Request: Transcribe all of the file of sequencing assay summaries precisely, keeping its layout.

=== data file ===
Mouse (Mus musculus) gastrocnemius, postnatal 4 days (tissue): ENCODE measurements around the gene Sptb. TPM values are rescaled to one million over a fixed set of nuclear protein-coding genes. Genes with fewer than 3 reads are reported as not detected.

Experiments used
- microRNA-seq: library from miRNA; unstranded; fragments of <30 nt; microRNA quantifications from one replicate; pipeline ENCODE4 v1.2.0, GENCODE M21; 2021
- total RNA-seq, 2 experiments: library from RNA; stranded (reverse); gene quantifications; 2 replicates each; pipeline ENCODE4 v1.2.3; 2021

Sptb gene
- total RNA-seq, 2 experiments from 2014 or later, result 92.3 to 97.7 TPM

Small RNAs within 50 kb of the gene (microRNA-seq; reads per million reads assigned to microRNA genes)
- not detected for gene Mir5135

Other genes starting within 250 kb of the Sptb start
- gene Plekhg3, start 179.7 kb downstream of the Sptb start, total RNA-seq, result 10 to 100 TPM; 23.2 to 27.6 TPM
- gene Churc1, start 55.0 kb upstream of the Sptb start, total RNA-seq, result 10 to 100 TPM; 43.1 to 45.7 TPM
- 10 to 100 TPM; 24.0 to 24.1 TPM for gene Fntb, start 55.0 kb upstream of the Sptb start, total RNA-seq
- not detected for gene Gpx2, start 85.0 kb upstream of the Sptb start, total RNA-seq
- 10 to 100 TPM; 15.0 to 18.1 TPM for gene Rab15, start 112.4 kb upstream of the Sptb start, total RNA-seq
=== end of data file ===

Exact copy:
Mouse (Mus musculus) gastrocnemius, postnatal 4 days (tissue): ENCODE measurements around the gene Sptb. TPM values are rescaled to one million over a fixed set of nuclear protein-coding genes. Genes with fewer than 3 reads are reported as not detected.

Experiments used
- microRNA-seq: library from miRNA; unstranded; fragments of <30 nt; microRNA quantifications from one replicate; pipeline ENCODE4 v1.2.0, GENCODE M21; 2021
- total RNA-seq, 2 experiments: library from RNA; stranded (reverse); gene quantifications; 2 replicates each; pipeline ENCODE4 v1.2.3; 2021

Sptb gene
- total RNA-seq, 2 experiments from 2014 or later, result 92.3 to 97.7 TPM

Small RNAs within 50 kb of the gene (microRNA-seq; reads per million reads assigned to microRNA genes)
- not detected for gene Mir5135

Other genes starting within 250 kb of the Sptb start
- gene Plekhg3, start 179.7 kb downstream of the Sptb start, total RNA-seq, result 10 to 100 TPM; 23.2 to 27.6 TPM
- gene Churc1, start 55.0 kb upstream of the Sptb start, total RNA-seq, result 10 to 100 TPM; 43.1 to 45.7 TPM
- 10 to 100 TPM; 24.0 to 24.1 TPM for gene Fntb, start 55.0 kb upstream of the Sptb start, total RNA-seq
- not detected for gene Gpx2, start 85.0 kb upstream of the Sptb start, total RNA-seq
- 10 to 100 TPM; 15.0 to 18.1 TPM for gene Rab15, start 112.4 kb upstream of the Sptb start, total RNA-seq